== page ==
A drug or alcohol addiction is a struggle that doesn’t only hurt the addict in question; in fact, it’s extremely common for the addict to ultimately hurt their family and friends emotionally and even physically. Families are often the primary victims next to the addict—they deal with the pain of watching their loved one suffer, first and foremost, while also being lashed out at when trying to help.

So how can an addict and their family be healed through the recovery process? How can the addict reconnect with their family despite past confrontations? Can they be helped to look past the words and actions that went too far? It takes a certain level of commitment and willingness to forgive and follow through some possible methods.

Rebuild Your Family Ties

A family that is segmented and broken apart cannot expect to recover together. The first crucial step for an addict and their family is to be willing to make amends and try to connect after becoming distant due to an addiction. The family may still hurt from wrongs committed by the addict in question, but the solitude may hurt the addict as well.

An addict must be willing to admit that their mistakes have hurt their family, but the family must also be willing to forgive and move on with the addict. If the addict in question is truly willing to let go of their addiction, rebuilding ties is an important step to move forward. Moving away can instead leave regrets and lingering grief for both an addict and the family leaving them behind.

Support Each Other

Having pillars of support on both ends of this spectrum is imperative to properly undergo the stages of healing and therapy. The family should be willing to support their addicted loved one with faith in their ability to follow through with their recovery, and the addict should provide reassurances and a true sense of enthusiasm to recover.

Families are highly encouraged to play a big role in an addict’s recovery process, not only to help the family come to terms with what has happened but also to play a large role and focus in an addict’s motivation. It has been found that family involvement is capable of strengthening and extending treatment benefits for drug addicts.

Heal Together

Rebuilding bonds and reestablishing support for one another are important precursors for the family to reconnect and to be able to reach the ultimate step: healing together.

While an addict deals with the shame of an addiction (and the physical and psychological health problems that come with it), family members deal with their own share of problems in the recovery process. They may often feel guilt and blame themselves for their loved one’s addiction, as well as deal with the pain of watching someone close suffer while feeling powerless to do anything.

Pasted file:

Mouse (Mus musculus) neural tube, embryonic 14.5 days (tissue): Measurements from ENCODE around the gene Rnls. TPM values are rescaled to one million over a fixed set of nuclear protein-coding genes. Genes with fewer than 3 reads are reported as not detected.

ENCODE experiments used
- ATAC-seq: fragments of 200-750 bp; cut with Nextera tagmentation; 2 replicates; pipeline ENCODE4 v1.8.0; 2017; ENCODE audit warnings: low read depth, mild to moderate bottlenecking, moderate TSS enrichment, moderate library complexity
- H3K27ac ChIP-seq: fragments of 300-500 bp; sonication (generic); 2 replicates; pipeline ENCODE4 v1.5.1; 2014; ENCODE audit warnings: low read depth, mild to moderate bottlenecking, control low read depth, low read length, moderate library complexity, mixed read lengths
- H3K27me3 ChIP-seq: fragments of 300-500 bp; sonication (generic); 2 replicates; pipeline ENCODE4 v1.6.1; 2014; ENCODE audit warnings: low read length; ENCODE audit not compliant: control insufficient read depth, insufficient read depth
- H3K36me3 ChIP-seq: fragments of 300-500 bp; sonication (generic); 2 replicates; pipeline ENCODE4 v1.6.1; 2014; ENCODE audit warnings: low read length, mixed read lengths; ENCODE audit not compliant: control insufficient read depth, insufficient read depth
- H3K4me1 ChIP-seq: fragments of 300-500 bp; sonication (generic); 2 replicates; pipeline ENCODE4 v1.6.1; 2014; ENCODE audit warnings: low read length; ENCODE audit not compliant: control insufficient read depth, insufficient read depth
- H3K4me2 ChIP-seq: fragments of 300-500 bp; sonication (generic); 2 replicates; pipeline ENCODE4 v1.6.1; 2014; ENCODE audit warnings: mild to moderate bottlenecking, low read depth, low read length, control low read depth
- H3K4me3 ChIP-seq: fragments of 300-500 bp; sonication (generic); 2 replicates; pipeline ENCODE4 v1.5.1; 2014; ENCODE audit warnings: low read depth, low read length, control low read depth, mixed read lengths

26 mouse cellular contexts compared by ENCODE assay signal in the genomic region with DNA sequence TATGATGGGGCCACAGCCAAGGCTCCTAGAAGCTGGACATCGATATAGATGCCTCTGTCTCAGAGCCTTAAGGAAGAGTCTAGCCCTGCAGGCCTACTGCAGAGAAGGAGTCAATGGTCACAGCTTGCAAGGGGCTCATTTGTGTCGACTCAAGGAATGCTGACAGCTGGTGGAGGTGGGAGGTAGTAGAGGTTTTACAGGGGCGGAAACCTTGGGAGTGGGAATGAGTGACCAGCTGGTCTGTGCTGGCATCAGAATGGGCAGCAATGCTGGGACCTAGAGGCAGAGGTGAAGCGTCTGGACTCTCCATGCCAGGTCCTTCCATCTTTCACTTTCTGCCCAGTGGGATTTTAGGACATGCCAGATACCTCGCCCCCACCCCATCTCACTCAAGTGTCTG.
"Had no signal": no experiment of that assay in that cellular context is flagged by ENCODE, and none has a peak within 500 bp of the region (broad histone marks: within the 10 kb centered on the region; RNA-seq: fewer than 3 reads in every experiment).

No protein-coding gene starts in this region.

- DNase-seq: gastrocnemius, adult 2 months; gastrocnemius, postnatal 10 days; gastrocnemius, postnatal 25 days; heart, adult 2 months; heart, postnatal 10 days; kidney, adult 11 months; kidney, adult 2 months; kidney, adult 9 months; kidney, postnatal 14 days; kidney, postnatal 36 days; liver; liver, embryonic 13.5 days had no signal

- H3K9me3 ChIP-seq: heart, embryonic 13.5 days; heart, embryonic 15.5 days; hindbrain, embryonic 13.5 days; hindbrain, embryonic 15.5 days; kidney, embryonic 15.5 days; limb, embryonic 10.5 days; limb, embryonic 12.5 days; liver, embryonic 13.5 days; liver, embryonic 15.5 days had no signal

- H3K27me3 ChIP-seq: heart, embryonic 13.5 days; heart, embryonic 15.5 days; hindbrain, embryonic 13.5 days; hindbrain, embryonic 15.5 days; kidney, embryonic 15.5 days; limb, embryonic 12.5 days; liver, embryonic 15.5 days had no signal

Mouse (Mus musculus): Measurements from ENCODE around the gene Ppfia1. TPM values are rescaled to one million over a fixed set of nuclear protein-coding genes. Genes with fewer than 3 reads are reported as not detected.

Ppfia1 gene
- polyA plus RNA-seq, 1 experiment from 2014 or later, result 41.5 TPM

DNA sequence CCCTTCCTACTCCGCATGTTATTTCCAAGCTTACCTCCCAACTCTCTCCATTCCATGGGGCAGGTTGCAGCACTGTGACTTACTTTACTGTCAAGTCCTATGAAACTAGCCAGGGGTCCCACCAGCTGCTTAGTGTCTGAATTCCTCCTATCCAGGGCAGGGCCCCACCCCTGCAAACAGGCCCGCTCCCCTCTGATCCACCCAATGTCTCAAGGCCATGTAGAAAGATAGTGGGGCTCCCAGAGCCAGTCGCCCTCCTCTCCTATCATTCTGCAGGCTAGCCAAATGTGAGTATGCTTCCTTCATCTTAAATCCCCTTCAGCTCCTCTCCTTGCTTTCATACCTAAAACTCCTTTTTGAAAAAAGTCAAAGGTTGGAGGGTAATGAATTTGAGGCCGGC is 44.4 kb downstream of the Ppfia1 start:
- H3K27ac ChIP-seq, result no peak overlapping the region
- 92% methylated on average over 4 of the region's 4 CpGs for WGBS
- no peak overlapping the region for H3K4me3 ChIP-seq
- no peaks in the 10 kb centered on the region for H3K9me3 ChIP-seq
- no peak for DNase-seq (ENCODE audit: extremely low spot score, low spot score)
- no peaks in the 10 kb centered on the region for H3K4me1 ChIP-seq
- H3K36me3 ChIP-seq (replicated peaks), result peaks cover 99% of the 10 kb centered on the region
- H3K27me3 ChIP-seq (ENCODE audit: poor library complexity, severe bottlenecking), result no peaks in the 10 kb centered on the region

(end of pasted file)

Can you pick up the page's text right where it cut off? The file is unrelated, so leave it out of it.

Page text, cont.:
This is why family addiction programs exist—to focus on both the healing of the addict and the healing of the family involved. And by working close together, the recovery process can be more effective, more beneficial, and help form an overall much healthier family relationship.

Recovering from Addiction as a Family

If you find yourself involved with a family struggling with someone fighting a drug or alcohol addiction, consider searching for your local Treatment & Rehab program in Tennessee. You may also consider Discovery Place’s own Family Matters Workshop and Long Term Drug and Alcohol Addiction Recovery Program in Burns, Tennessee. Call for a free consultation at 1-800-725-0922.

Testimonials

  • Discovery Place was the answer for my son. He did the 90 day and then the step down program and sober living. We give this organization 10 stars. They met my son where he was …emotionally, mentally, physically. They helped him put his life back on track. Discovery Place employees care about their guests. If your son, brother, nephew, grandson or husband needs excellent supportive care THIS is indeed the facility.

    Kim Morton
    Alumni Parent
  • I have remained sober and it is because of DP. DP is the best place there is, hands down. I keep everyone there in my prayers, and I encourage everyone there to take what they are practicing and do it in their lives, after.

    Roy Mantelli
    Alumni
  • Over the past year, I’ve been putting into actin what Discovery Place taught me, and I have experienced a complete perspective change of the world, and the people in it. I get to be a man of service and love today, and for that I am grateful to Discovery Place.

    Matt Kassay
    Alumni
  • Discovery Place means the world to me. They showed me the tools that I’ve tried to use everyday in my life to think less often of myself, and more frequently of others. I am learning to lend a hand when I am able and to have a honest and humble relationship with God and the people around me. Not only am I clean and sober, but also I am happy and fulfilled.

    Tommy Parker
    Alumni
  • Discovery Place and the men who work there made recovery attractive, and more importantly, fun. There is strength in the struggle. I am forever grateful for my time at Discovery Place.

    Creed McClellan
    Alumni
  • When I got to Discovery Place my whole life was in shambles, but I didn’t know it. I spent 6 months in their programs, participating in all three phases, and was met with kindness and love all along the way. It is unbelievable to me, where I am now relative to where I was when I arrived at DP.

    Lance Duke
    Alumni
  • I can never say enough good things about Discovery Place and the people who work there. Before checking in to DP, I was out of options and out of answers. Fortunately, Discovery Place has a solution. Taking suggestions from the staff at DP saved my life, and as a result, I’m now more content and hopeful about life. I’m grateful for Discovery Place showing me how to live a healthy life so that I can become a better man and help the next guy.”

    Tyler Buckingham
    Alumni

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